House Committee Reverses July 10 Release of UNFPA Funds
One week after approving the Lowey-Kolbe amendment which set a July 10 deadline for the release of $34 million to the United Nations Population Fund (UNFPA), the US House Appropriations Committee narrowly reversed its vote 32-30 passing an amendment by Representative Todd Tiahrt (R-KS) to drop the July 10 deadline and cap the UNFPA Fiscal Year (FY) 2002 funding at $34 million. Setting instead a July 31, 2002 deadline for President Bush’s determination of UNFPA’s alleged role—unsubstantiated to date—in forced abortions in China, the Tiahrt amendment according to the Wall Street Journal, dangerously grants the President "substantial discretion" over the funds, irrespective of the State Department’s investigative report expected in June.
Opponents criticized that the delay of UNFPA funds has already caused the agency to make cut backs in programs and personnel. According to UNFPA spokesperson Stirling Scruggs, the US hold "could mean 2 million unwanted pregnancies, 800,000 induced abortions, 4,700 maternal deaths, and 77,000 infant and child deaths." Echoing earlier statements by UNFPA denying that it funds any programs that perform forced procedures or uses any US funds for its programs in China, Alan Guttmacher Institute government affairs director Susan Cohen stated, "This is about an agency that has nothing to do with abortion, that has nothing to do with coercion."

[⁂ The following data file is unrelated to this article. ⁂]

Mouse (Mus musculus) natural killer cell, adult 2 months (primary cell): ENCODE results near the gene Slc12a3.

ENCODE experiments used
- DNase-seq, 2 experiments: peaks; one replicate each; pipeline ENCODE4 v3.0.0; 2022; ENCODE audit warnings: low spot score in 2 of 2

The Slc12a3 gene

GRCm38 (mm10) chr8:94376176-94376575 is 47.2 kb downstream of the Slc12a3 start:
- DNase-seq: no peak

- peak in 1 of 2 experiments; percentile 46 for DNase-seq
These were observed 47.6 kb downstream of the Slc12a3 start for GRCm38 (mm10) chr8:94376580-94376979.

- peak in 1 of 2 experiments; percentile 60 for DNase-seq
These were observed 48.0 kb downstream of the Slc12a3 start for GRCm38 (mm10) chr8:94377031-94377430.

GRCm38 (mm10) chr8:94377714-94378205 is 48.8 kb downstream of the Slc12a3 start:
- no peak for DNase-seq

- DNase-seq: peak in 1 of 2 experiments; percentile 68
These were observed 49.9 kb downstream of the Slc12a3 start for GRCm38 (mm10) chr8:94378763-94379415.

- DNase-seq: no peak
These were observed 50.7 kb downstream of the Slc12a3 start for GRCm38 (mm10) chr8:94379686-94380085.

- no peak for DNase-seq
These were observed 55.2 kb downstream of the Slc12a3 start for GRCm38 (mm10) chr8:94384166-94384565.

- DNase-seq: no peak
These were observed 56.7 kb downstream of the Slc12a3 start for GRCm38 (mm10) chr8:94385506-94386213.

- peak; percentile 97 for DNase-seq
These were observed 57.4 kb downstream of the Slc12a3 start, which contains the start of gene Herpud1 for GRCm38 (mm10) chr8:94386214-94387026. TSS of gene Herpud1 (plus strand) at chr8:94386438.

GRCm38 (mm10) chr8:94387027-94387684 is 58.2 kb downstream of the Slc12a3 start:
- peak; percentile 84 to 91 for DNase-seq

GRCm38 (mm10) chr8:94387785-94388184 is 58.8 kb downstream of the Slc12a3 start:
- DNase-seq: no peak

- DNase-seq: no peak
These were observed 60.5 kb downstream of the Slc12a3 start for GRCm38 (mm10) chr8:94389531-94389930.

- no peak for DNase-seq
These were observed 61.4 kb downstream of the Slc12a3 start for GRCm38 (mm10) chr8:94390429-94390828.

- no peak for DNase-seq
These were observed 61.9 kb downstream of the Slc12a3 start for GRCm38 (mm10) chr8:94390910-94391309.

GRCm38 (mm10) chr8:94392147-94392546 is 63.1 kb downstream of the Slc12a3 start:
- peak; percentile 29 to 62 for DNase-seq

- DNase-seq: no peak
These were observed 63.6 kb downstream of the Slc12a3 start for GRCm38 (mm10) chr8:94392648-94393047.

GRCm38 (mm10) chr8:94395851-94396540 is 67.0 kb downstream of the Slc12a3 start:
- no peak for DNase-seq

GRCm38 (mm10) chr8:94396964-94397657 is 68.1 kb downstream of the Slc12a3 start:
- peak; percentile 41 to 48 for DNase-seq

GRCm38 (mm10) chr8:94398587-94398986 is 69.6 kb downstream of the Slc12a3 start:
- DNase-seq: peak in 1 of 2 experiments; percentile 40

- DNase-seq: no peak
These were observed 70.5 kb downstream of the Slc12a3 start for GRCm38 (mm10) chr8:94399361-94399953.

2/27/2015 This Bipartisan Bill Will Hold Colleges Accountable for Ending Campus Sexual Assault - A bipartisan bill aimed at holding colleges and universities accountable for rape and sexual assault cases was introduced in Congress yesterday, spearheaded by Senator Kirsten Gillibrand (D-NY).
Some of the Campus Accountability and Safety Act's key key provisions include a requirement of confidential reporting systems on colleges and universities, minimum training requirements for campus personnel, and stricter penalties for schools found to be in violation of Title IX or the Clery Act. . . .
2/26/2015 If This Bill Passes Federal Law Will Add Consent to Sex Ed Curriculums - Right now, federal law does not require health or sex education to include sexual assault prevention - but that could change with a new bill introduced by Senators Claire McCaskill (D-MO) and Tim Kaine (D-VA).
The Teach Safe Relationships Act of 2015, which was introduced earlier this month, would require all public secondary schools in the country to include teaching "safe relationship behavior" in order to help prevent domestic violence and sexual assault. . . .